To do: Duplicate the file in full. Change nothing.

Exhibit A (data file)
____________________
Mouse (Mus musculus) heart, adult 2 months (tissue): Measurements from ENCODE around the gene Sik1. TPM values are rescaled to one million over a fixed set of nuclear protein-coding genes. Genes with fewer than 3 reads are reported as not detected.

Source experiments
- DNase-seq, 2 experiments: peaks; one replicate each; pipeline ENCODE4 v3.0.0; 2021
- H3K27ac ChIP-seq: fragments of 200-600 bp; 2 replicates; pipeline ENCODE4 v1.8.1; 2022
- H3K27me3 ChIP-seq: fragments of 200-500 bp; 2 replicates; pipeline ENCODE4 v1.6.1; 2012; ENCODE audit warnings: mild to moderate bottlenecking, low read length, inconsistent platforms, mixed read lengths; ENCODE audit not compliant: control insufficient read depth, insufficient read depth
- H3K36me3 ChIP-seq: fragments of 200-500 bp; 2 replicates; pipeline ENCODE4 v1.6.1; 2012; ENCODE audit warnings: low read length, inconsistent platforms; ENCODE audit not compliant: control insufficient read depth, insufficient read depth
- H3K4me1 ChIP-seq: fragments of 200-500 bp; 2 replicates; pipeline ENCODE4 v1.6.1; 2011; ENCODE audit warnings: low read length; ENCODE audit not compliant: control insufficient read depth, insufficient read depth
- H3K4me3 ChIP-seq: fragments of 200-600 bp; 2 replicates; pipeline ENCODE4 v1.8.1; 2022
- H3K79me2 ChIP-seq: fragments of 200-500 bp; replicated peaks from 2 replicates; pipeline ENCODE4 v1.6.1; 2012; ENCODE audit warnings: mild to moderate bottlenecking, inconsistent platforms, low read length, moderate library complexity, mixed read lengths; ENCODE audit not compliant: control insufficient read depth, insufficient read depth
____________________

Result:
Mouse (Mus musculus) heart, adult 2 months (tissue): Measurements from ENCODE around the gene Sik1. TPM values are rescaled to one million over a fixed set of nuclear protein-coding genes. Genes with fewer than 3 reads are reported as not detected.

Source experiments
- DNase-seq, 2 experiments: peaks; one replicate each; pipeline ENCODE4 v3.0.0; 2021
- H3K27ac ChIP-seq: fragments of 200-600 bp; 2 replicates; pipeline ENCODE4 v1.8.1; 2022
- H3K27me3 ChIP-seq: fragments of 200-500 bp; 2 replicates; pipeline ENCODE4 v1.6.1; 2012; ENCODE audit warnings: mild to moderate bottlenecking, low read length, inconsistent platforms, mixed read lengths; ENCODE audit not compliant: control insufficient read depth, insufficient read depth
- H3K36me3 ChIP-seq: fragments of 200-500 bp; 2 replicates; pipeline ENCODE4 v1.6.1; 2012; ENCODE audit warnings: low read length, inconsistent platforms; ENCODE audit not compliant: control insufficient read depth, insufficient read depth
- H3K4me1 ChIP-seq: fragments of 200-500 bp; 2 replicates; pipeline ENCODE4 v1.6.1; 2011; ENCODE audit warnings: low read length; ENCODE audit not compliant: control insufficient read depth, insufficient read depth
- H3K4me3 ChIP-seq: fragments of 200-600 bp; 2 replicates; pipeline ENCODE4 v1.8.1; 2022
- H3K79me2 ChIP-seq: fragments of 200-500 bp; replicated peaks from 2 replicates; pipeline ENCODE4 v1.6.1; 2012; ENCODE audit warnings: mild to moderate bottlenecking, inconsistent platforms, low read length, moderate library complexity, mixed read lengths; ENCODE audit not compliant: control insufficient read depth, insufficient read depth